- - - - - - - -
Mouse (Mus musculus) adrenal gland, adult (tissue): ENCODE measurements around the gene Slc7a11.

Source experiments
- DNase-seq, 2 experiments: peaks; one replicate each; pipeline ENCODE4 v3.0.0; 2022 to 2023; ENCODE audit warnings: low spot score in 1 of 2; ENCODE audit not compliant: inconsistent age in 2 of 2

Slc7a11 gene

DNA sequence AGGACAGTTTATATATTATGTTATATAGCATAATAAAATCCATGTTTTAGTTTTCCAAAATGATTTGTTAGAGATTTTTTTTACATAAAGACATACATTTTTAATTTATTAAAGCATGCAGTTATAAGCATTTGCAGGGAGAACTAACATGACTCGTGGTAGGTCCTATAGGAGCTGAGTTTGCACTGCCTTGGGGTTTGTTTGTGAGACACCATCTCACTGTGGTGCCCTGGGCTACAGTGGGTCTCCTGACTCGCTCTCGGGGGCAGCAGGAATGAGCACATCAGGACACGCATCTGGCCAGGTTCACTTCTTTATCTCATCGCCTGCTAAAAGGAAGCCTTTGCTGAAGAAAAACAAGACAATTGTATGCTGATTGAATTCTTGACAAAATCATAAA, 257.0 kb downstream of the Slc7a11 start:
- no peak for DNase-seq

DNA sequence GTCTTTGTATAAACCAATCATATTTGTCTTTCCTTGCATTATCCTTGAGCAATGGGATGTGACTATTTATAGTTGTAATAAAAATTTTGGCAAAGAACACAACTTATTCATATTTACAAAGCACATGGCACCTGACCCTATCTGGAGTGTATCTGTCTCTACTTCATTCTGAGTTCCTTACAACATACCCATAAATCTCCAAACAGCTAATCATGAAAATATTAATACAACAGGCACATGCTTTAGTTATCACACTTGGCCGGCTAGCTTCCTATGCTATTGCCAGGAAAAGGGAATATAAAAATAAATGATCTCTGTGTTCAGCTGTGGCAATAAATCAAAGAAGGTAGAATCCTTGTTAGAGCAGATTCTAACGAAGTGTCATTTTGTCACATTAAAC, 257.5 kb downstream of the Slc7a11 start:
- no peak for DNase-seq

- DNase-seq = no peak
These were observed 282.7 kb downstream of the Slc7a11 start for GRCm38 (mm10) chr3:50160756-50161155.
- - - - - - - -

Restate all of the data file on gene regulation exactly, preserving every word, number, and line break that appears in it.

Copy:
Mouse (Mus musculus) adrenal gland, adult (tissue): ENCODE measurements around the gene Slc7a11.

Source experiments
- DNase-seq, 2 experiments: peaks; one replicate each; pipeline ENCODE4 v3.0.0; 2022 to 2023; ENCODE audit warnings: low spot score in 1 of 2; ENCODE audit not compliant: inconsistent age in 2 of 2

Slc7a11 gene

DNA sequence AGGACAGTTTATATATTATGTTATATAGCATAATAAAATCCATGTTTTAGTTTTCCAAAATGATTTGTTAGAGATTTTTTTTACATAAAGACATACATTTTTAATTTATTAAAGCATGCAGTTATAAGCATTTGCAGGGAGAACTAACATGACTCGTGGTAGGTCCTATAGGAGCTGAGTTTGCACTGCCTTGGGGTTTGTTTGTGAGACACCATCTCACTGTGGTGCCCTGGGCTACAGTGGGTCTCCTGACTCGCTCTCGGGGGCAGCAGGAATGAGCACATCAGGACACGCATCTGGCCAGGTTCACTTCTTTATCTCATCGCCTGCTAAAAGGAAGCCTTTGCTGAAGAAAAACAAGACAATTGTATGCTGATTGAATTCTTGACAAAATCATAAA, 257.0 kb downstream of the Slc7a11 start:
- no peak for DNase-seq

DNA sequence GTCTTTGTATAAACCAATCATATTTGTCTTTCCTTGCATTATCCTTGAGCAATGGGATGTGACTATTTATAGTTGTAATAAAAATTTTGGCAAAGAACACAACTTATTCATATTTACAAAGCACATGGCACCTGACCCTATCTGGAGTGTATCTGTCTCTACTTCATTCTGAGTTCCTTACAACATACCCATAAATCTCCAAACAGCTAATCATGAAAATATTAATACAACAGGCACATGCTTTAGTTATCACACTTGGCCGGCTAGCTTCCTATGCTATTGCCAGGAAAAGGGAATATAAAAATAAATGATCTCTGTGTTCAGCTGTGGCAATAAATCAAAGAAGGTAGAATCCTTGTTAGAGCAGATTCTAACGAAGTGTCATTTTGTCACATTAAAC, 257.5 kb downstream of the Slc7a11 start:
- no peak for DNase-seq

- DNase-seq = no peak
These were observed 282.7 kb downstream of the Slc7a11 start for GRCm38 (mm10) chr3:50160756-50161155.